Publishers note: Jim Uhrinak, Secretary of the Milwaukee Audubon Society invited me to photograph a meadow reconstruction project on the east bank of the Horicon Marsh. I had little idea just how fascinating this might be. “3.5 million seeds – 95 species – 16 to 20 grasses, sedges and rushes – all the rest are wildflowers that were found historically in Southeastern Wisconsin.” Native plantings offer significant benefits for all participants: Land, Water, Air, Wildlife large and small …
This short video by LocaLeben’s Jim Dittmann showcases Randy Powers’ decades of experience restoring Wisconsin’s Native Prairies. Randy owns Prairie Future Seed Company which he started by collecting heirloom plant seeds from the rare prairie remnants that managed to escape development in the past several hundred years. After walking thousands of miles searching for plant seeds, and with more than thirty years of hard-won practical experience with prairies in southern Wisconsin, Randy has learned what it takes to see that a prairie restoration takes root.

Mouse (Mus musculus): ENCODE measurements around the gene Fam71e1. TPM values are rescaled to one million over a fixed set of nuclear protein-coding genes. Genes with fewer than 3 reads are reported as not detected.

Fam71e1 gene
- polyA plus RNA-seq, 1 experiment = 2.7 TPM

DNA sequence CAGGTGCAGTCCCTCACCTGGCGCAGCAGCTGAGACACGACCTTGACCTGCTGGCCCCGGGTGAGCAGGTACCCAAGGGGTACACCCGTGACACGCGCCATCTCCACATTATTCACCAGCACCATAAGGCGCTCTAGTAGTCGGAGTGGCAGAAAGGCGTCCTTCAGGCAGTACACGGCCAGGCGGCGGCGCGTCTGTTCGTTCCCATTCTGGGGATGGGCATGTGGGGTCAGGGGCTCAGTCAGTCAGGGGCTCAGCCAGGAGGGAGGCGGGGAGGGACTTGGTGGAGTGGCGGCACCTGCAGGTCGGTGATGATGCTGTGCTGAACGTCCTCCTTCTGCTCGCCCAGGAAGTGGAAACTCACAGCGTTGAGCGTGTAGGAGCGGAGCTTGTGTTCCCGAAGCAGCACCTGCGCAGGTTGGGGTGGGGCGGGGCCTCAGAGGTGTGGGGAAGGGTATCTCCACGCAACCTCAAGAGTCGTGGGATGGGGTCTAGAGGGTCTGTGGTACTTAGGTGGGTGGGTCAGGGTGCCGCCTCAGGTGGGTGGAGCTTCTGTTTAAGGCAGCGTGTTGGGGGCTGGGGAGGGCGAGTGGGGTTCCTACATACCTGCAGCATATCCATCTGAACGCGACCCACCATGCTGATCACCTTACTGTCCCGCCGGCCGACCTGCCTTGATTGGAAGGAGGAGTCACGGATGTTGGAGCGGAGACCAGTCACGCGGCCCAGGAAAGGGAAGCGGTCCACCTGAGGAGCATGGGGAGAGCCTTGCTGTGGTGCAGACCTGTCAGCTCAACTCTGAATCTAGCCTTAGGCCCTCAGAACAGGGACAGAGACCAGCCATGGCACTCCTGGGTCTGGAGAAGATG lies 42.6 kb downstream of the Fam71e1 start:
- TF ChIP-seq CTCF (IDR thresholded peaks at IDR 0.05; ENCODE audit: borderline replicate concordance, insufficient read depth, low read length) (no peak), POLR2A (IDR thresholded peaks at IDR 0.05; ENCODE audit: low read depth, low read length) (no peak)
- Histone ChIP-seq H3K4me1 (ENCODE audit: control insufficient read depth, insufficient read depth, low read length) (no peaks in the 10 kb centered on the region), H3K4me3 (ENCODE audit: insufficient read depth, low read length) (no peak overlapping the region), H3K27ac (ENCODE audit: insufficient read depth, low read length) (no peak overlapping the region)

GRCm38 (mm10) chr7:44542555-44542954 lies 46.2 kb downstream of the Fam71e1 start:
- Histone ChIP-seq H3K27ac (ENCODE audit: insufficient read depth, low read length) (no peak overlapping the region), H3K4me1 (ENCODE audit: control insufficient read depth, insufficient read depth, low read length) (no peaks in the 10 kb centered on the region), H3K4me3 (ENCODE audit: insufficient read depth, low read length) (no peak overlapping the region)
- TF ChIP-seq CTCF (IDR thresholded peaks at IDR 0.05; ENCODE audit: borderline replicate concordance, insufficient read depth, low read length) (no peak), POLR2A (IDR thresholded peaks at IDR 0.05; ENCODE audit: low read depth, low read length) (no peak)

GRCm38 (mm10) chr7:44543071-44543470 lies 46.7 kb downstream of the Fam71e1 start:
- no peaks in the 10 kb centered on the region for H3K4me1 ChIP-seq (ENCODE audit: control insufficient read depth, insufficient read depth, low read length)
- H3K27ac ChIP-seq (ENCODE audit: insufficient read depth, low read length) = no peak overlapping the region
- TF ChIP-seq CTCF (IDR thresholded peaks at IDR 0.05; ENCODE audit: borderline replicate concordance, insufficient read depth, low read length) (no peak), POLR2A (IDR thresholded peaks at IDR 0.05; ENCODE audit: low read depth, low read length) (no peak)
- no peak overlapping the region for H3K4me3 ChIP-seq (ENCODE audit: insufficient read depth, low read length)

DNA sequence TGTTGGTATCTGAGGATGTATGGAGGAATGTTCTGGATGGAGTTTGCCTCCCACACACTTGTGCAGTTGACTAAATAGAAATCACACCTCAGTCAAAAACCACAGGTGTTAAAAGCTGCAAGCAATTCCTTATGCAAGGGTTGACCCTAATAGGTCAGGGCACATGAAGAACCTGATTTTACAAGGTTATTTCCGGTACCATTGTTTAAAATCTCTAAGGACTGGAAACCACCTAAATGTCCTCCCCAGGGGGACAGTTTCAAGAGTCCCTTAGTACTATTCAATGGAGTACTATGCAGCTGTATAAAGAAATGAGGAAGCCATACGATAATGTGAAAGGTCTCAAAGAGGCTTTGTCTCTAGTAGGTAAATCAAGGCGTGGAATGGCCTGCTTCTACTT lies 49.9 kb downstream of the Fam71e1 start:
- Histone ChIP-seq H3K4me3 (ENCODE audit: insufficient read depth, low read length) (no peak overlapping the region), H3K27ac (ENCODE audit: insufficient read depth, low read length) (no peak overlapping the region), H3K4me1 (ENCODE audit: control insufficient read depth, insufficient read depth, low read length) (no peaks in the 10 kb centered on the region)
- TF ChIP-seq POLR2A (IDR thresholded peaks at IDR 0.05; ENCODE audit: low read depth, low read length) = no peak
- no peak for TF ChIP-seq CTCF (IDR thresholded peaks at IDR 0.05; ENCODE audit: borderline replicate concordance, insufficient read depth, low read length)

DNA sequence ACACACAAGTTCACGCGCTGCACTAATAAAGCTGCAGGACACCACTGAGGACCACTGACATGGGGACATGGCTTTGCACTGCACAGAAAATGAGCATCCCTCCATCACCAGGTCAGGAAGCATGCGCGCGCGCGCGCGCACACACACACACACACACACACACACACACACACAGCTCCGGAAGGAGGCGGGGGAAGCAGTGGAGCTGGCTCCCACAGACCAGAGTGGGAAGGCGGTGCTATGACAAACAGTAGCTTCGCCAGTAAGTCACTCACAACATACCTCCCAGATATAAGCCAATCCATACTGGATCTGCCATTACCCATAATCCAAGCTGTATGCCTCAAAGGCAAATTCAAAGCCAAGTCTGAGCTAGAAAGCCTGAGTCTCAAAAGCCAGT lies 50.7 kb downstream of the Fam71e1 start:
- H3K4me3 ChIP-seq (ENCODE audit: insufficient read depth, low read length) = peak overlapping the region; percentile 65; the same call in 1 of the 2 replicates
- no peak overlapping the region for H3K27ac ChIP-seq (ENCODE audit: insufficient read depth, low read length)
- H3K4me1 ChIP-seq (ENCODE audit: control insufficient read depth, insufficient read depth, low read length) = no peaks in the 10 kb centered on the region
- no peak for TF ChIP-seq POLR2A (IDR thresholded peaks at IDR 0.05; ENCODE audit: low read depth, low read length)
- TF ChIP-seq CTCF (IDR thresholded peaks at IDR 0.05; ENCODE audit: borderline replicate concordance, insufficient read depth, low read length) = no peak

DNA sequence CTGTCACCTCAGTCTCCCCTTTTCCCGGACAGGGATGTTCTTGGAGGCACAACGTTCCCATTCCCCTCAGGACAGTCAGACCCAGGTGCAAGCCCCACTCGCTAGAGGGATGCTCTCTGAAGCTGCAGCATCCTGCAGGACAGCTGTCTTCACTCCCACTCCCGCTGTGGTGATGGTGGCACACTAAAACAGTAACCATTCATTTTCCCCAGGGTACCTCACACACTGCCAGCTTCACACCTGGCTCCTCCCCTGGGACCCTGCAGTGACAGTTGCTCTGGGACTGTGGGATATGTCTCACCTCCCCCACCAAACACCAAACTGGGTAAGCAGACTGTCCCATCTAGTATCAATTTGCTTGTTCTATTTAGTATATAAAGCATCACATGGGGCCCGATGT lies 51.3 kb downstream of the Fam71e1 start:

In cooperation with the Milwaukee Audubon Society, volunteer seeders and neighbor Nick’s help with the tractor, Randy’s Prairie Future Seed Company donated time, material and expertise to the Audubon Society’s effort to transform one and one-half acres of its recently acquired property on the Niagara escarpment into native meadow. The meadow planting sits on the high elevation side of the Niagara escarpment, or cuesta, and overlooks the Horicon Marsh which lays just to the west. Thanks to everyone who lent a hand. Please give Randy a listen as he explains the logic behind an effective high-plant-diversity meadow restoration.
Volunteer seeder Mark Olsen